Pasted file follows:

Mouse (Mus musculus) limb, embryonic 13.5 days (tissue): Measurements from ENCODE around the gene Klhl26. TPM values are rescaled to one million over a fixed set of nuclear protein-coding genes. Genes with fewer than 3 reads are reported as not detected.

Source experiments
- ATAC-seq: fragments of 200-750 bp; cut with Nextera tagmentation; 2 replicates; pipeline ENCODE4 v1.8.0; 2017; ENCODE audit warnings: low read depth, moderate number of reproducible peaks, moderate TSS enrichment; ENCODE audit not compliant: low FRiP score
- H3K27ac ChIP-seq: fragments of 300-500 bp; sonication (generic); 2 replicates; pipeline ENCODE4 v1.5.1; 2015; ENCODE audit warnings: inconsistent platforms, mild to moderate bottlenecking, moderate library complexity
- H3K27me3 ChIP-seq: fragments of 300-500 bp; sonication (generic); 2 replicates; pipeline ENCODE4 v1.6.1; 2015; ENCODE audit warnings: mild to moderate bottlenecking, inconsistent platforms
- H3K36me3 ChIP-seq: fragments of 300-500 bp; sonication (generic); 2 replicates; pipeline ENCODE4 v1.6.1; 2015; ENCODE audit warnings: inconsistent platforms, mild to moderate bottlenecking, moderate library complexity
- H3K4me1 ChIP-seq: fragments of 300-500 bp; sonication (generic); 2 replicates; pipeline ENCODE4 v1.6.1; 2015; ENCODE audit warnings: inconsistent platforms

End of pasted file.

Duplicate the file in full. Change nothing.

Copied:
Mouse (Mus musculus) limb, embryonic 13.5 days (tissue): Measurements from ENCODE around the gene Klhl26. TPM values are rescaled to one million over a fixed set of nuclear protein-coding genes. Genes with fewer than 3 reads are reported as not detected.

Source experiments
- ATAC-seq: fragments of 200-750 bp; cut with Nextera tagmentation; 2 replicates; pipeline ENCODE4 v1.8.0; 2017; ENCODE audit warnings: low read depth, moderate number of reproducible peaks, moderate TSS enrichment; ENCODE audit not compliant: low FRiP score
- H3K27ac ChIP-seq: fragments of 300-500 bp; sonication (generic); 2 replicates; pipeline ENCODE4 v1.5.1; 2015; ENCODE audit warnings: inconsistent platforms, mild to moderate bottlenecking, moderate library complexity
- H3K27me3 ChIP-seq: fragments of 300-500 bp; sonication (generic); 2 replicates; pipeline ENCODE4 v1.6.1; 2015; ENCODE audit warnings: mild to moderate bottlenecking, inconsistent platforms
- H3K36me3 ChIP-seq: fragments of 300-500 bp; sonication (generic); 2 replicates; pipeline ENCODE4 v1.6.1; 2015; ENCODE audit warnings: inconsistent platforms, mild to moderate bottlenecking, moderate library complexity
- H3K4me1 ChIP-seq: fragments of 300-500 bp; sonication (generic); 2 replicates; pipeline ENCODE4 v1.6.1; 2015; ENCODE audit warnings: inconsistent platforms